How to fuel for endurance racing
BY REBECCA BARTON-DAVIS
In-race feeding seems to be one of the hardest things to master as athletes transition from shorter events to long distance racing. Shorter races allow athletes to operate at a deficit, and catch up later. Once we go over the 4 hour (or so) mark, nutrition has to be at the forefront of preparation: too much and we deal with bowel issues, cramping, and indigestion; too little and we face bonking, dehydration, and electrolyte imbalances. The sooner athletes realize that their approach must be individualized, the more quickly they will find a program that works for them.
I, for one, love to eat and drink separately, consuming a large variety of solid foods. One of my canoe partners does an all-in-one combo of drink/gel/calories/electrolytes that I find disgusting. We are both at the top of our sport, weigh the same, and are known for having strong race finishes. Our fueling preferences are completely divergent, but both work well.
So, how do you find what works for you? Start by breaking it down into steps, and then do some field testing to fine-tune a customized nutrition program.
When searching for an electrolyte drink, you’ll discover that hundreds of options exist, all claiming superiority. How do you know which one to choose? The best one works best for you: the most palatable, easiest on your stomach, can be diluted or strengthened based on preference, and allows you to perform at a consistent level.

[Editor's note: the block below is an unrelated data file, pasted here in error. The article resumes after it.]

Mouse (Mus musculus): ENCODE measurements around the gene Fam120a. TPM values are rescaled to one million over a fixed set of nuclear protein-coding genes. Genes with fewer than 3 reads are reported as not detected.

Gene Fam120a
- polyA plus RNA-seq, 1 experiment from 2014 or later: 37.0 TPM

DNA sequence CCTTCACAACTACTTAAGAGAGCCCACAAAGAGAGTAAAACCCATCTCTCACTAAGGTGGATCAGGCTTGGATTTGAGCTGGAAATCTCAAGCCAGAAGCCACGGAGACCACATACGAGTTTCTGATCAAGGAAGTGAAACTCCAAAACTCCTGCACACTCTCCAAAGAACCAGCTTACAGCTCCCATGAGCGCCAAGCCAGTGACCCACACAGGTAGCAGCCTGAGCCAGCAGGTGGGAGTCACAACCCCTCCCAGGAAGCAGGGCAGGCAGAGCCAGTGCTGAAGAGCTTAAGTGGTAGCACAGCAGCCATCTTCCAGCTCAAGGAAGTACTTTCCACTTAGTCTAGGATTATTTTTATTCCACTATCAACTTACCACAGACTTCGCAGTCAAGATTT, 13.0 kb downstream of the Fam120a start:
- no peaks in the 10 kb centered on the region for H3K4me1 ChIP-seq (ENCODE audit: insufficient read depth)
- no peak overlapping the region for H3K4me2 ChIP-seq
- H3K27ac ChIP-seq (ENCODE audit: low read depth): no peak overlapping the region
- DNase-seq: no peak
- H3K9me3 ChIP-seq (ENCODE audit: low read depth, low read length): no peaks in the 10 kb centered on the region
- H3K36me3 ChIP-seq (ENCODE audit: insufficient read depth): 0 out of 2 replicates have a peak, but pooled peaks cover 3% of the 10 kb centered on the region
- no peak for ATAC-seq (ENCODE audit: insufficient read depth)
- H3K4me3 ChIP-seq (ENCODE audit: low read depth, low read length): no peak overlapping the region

For some athletes, Gatorade works best; for others, a homemade lemonade/salt concoction, and still others choose a “custom blend” from a sports beverage company. The major differences among sport drink options exist in marketing and flavor profile. Your friend, mentor, or family may find your favorites disgusting, and that’s okay. It doesn’t matter where it’s from, as long as it works for you. Try a few different types and flavors during long training, and see if one rises to the top. Then get a few flavors of that brand so you don’t get tired of having the exact same thing over and over. You may find that having one or two brands in a couple different flavors works best. Just drink the same thing for 10+ hours—although it is good for your support crew to at least have a backup option on hand.
You may ask, “What about water?” An occasional drink of water may settle your stomach, and keep you from getting disgusted with a chosen flavor, but it does not contain electrolytes. If a flavored electrolyte drink isn’t something you can stomach, you can dissolve plain electrolyte tabs into your water, or eat the tabs while drinking water. I find it is easier to have the tabs dissolved since taking a pill is another step that requires me to pause—even though momentarily; it makes this option less attractive. Realize that whatever route you go, you may find your choice isn’t a forever solution. Our tastes and needs change over time, so be flexible enough to realize when something is no longer working for you.